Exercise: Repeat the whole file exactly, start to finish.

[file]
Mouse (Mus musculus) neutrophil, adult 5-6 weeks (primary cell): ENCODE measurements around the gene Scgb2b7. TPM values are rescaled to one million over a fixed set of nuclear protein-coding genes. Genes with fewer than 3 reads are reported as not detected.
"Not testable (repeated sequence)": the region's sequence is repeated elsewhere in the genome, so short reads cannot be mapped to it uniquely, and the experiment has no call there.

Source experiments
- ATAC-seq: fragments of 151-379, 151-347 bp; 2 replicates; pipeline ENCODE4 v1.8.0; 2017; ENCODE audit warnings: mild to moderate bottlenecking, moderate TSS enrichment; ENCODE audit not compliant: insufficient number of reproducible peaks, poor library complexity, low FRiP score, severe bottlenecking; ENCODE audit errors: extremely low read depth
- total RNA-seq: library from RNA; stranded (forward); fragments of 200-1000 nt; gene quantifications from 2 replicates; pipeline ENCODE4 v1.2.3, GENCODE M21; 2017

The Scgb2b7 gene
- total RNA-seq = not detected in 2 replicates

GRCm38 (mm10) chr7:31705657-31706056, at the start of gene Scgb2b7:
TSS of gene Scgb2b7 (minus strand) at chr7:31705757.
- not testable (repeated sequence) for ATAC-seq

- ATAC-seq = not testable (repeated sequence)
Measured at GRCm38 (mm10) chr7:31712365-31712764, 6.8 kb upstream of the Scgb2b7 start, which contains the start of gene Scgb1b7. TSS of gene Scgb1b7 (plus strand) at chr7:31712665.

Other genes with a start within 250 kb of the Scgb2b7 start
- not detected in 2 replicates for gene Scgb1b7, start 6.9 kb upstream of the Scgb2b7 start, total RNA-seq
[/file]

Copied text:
Mouse (Mus musculus) neutrophil, adult 5-6 weeks (primary cell): ENCODE measurements around the gene Scgb2b7. TPM values are rescaled to one million over a fixed set of nuclear protein-coding genes. Genes with fewer than 3 reads are reported as not detected.
"Not testable (repeated sequence)": the region's sequence is repeated elsewhere in the genome, so short reads cannot be mapped to it uniquely, and the experiment has no call there.

Source experiments
- ATAC-seq: fragments of 151-379, 151-347 bp; 2 replicates; pipeline ENCODE4 v1.8.0; 2017; ENCODE audit warnings: mild to moderate bottlenecking, moderate TSS enrichment; ENCODE audit not compliant: insufficient number of reproducible peaks, poor library complexity, low FRiP score, severe bottlenecking; ENCODE audit errors: extremely low read depth
- total RNA-seq: library from RNA; stranded (forward); fragments of 200-1000 nt; gene quantifications from 2 replicates; pipeline ENCODE4 v1.2.3, GENCODE M21; 2017

The Scgb2b7 gene
- total RNA-seq = not detected in 2 replicates

GRCm38 (mm10) chr7:31705657-31706056, at the start of gene Scgb2b7:
TSS of gene Scgb2b7 (minus strand) at chr7:31705757.
- not testable (repeated sequence) for ATAC-seq

- ATAC-seq = not testable (repeated sequence)
Measured at GRCm38 (mm10) chr7:31712365-31712764, 6.8 kb upstream of the Scgb2b7 start, which contains the start of gene Scgb1b7. TSS of gene Scgb1b7 (plus strand) at chr7:31712665.

Other genes with a start within 250 kb of the Scgb2b7 start
- not detected in 2 replicates for gene Scgb1b7, start 6.9 kb upstream of the Scgb2b7 start, total RNA-seq